Advertisement

HRM examines $3.5M roundabout for accident-prone Dartmouth intersection

WATCH: HRM council will examine a $3.5 million roundabout solution for the busy Lancaster Drive and MicMac Boulevard intersection on Tuesday. Jesse Thomas reports.

Drivers in Dartmouth could soon be doing circles at a newly-proposed roundabout at the crash-prone intersection of Lancaster Drive and Micmac Boulevard.

A report coming to council Tuesday recommends council spend $3.5 million on a roundabout to help calm traffic and reduce collisions.

Dartmouth Centre Coun. Sam Austin says the Lancaster Drive and Micmac Boulevard intersection is the perfect place for a new roundabout, as there are a number of recurring issues and concerns from a traffic perspective.

“This intersection is a little weird,” said Austin. “It’s got a Jekyll and Hyde thing going, where if the light is green people sail through and they don’t adjust their highway speed, and if the light is red they do.”

“The nice thing about a roundabout, it’s a nice clear sign that you have left the highway and you are now entering the city.”

Story continues below advertisement

READ MORE: Halifax regional council looks to package producers to cover waste disposal fees

City staff and the province have been studying the intersection, and the report shows collision incidents in the area are high, including 49 accidents in the past four years alone. None were fatal, but 13 involved personal injury.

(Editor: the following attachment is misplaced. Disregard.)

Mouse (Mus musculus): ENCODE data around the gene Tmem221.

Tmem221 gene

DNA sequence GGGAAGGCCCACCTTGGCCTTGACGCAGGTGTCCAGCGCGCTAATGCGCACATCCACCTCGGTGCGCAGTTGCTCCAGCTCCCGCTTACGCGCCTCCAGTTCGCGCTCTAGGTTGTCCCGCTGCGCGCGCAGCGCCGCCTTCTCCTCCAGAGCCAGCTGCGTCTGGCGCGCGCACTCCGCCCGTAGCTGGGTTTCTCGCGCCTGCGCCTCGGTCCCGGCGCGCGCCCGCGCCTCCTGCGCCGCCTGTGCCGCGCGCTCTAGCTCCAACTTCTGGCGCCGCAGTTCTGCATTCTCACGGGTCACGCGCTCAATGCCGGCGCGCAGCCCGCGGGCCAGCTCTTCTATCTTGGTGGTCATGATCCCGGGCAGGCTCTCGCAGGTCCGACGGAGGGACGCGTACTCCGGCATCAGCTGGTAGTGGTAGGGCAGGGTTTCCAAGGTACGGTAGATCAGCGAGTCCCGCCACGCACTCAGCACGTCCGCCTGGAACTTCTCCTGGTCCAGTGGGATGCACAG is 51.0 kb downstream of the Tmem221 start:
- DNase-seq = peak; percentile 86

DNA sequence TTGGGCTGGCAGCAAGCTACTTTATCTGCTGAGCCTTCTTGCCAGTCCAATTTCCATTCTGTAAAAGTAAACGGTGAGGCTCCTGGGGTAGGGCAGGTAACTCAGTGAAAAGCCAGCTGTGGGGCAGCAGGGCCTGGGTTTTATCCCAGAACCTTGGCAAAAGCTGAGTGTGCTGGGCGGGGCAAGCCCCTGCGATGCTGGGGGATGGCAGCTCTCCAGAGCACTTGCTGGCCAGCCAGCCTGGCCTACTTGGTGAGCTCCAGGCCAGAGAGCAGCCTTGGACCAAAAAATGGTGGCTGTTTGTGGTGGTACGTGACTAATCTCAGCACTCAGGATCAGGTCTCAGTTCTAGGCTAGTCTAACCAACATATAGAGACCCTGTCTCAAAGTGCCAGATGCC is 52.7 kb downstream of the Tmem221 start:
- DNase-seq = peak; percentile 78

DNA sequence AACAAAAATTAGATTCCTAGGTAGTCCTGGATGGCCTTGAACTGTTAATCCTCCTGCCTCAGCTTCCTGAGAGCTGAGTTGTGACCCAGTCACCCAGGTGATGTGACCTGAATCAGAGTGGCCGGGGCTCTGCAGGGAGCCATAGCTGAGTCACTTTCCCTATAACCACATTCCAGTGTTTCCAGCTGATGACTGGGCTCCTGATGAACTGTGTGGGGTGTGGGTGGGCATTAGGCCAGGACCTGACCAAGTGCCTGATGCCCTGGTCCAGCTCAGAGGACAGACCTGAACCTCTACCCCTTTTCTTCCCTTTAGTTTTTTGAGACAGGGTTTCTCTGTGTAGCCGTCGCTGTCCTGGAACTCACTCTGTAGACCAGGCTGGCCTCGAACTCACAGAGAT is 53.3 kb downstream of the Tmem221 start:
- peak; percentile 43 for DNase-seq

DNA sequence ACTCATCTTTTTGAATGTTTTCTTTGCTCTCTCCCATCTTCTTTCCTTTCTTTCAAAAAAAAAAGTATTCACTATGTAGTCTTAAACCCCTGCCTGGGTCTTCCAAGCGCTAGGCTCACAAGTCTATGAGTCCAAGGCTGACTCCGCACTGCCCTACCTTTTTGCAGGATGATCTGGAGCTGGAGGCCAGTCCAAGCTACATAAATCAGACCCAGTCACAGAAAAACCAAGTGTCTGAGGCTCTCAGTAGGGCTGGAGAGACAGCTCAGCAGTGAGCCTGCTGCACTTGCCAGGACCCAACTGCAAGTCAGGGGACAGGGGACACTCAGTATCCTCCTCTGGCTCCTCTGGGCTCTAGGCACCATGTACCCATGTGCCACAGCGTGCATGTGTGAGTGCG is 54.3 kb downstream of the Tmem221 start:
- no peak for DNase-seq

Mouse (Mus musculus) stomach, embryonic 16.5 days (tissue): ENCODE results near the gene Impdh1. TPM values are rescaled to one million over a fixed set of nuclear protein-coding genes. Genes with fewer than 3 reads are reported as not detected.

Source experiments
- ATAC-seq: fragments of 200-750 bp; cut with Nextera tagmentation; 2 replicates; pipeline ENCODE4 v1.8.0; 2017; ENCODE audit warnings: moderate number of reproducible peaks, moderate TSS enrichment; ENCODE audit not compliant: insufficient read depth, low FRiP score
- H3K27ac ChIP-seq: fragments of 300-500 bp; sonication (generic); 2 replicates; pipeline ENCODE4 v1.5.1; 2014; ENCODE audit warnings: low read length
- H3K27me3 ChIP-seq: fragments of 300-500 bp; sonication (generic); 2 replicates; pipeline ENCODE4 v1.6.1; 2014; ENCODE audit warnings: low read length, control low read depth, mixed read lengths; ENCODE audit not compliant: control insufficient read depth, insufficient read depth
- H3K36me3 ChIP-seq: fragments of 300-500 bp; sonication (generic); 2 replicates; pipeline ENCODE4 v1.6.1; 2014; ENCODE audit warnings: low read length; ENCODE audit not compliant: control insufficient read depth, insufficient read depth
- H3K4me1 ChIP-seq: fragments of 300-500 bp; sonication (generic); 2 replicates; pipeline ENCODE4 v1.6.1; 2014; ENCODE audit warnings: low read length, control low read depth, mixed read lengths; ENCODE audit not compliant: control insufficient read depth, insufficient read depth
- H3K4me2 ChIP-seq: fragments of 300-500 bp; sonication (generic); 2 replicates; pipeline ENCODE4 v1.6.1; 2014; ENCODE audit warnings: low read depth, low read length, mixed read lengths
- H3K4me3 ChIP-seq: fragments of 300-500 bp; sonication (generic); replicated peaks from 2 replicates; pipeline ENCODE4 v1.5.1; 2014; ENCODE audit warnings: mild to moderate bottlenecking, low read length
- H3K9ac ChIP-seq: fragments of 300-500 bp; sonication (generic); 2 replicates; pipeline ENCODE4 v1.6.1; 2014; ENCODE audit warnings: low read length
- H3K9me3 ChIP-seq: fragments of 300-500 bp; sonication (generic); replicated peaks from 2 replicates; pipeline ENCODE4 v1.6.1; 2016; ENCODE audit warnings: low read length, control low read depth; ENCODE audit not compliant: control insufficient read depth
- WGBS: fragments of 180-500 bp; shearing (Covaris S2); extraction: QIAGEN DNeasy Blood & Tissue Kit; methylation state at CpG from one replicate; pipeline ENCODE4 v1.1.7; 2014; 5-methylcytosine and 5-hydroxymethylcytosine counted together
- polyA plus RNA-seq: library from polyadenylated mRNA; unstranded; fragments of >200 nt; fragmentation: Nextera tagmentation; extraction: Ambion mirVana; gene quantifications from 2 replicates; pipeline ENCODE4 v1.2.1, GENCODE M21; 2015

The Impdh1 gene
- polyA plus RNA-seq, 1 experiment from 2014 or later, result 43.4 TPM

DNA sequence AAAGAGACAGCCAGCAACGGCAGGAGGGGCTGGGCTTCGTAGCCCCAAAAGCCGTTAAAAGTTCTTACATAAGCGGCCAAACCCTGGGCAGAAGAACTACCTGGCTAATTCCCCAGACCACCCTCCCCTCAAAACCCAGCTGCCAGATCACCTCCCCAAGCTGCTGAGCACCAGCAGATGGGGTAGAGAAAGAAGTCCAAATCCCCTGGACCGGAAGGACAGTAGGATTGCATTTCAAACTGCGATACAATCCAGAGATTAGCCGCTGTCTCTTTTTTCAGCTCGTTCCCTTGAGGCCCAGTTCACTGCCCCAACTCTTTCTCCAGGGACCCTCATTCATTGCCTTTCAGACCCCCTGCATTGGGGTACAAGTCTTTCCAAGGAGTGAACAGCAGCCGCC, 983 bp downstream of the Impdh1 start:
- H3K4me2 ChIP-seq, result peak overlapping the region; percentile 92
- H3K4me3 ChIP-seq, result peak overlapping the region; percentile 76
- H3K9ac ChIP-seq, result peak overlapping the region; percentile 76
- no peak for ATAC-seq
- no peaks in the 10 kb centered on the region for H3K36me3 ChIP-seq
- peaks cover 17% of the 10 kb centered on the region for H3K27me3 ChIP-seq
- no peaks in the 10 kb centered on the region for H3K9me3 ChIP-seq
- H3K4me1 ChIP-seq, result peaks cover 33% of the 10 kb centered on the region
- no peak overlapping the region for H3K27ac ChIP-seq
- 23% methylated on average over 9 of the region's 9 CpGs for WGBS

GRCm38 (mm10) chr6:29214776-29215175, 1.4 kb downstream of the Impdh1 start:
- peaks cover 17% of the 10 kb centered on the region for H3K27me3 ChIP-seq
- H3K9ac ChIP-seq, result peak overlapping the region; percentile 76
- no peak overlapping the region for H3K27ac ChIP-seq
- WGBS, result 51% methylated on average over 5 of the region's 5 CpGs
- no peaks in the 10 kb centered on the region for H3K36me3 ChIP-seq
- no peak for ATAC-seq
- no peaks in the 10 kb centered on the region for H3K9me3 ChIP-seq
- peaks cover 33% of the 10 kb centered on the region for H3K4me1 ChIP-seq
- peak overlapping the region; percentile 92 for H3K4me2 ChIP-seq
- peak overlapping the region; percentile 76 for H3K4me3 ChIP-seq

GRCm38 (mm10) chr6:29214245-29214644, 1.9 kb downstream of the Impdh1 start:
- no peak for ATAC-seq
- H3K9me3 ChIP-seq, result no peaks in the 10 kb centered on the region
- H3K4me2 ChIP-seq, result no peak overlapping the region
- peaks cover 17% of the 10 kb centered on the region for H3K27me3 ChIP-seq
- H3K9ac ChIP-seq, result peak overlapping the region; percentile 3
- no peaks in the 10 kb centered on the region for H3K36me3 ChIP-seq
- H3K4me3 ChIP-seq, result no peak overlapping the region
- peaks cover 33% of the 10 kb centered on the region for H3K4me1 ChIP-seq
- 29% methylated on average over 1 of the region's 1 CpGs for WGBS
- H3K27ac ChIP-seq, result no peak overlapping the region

Highway 118 leads into Woodland Avenue, which acts as a throughway connector to Dartmouth and Halifax.

The report also recommends improved signage and improved communication at the intersection for both vehicle and pedestrian traffic, while suggesting the roundabout will help significantly reduce the speed. Many who live along the roadway say that’s a problem for the area.

READ MORE: After Halifax council criticism, Schooners unveil amended CFL stadium proposal

Austin says he’s been door-to-door in the neighbourhood and says locals are loud and clear on the issues.

“There aren’t many examples where you can go to a neoghbourhood and say, ‘yes there is one clear issue in this neighborouhood,’ and for this area, this is most decidedly it,” said Austin. “This issue goes back decades.”

The proposed roundabout is a joint project and the costs will be shared between the municipality and the province. But it will be up to council to give the project a final approval.

That decision is expected at Tuesday’s council meeting.

Story continues below advertisement

Nova Scotia’s Department of Transportation has not yet responded to Global News’ calls for comment.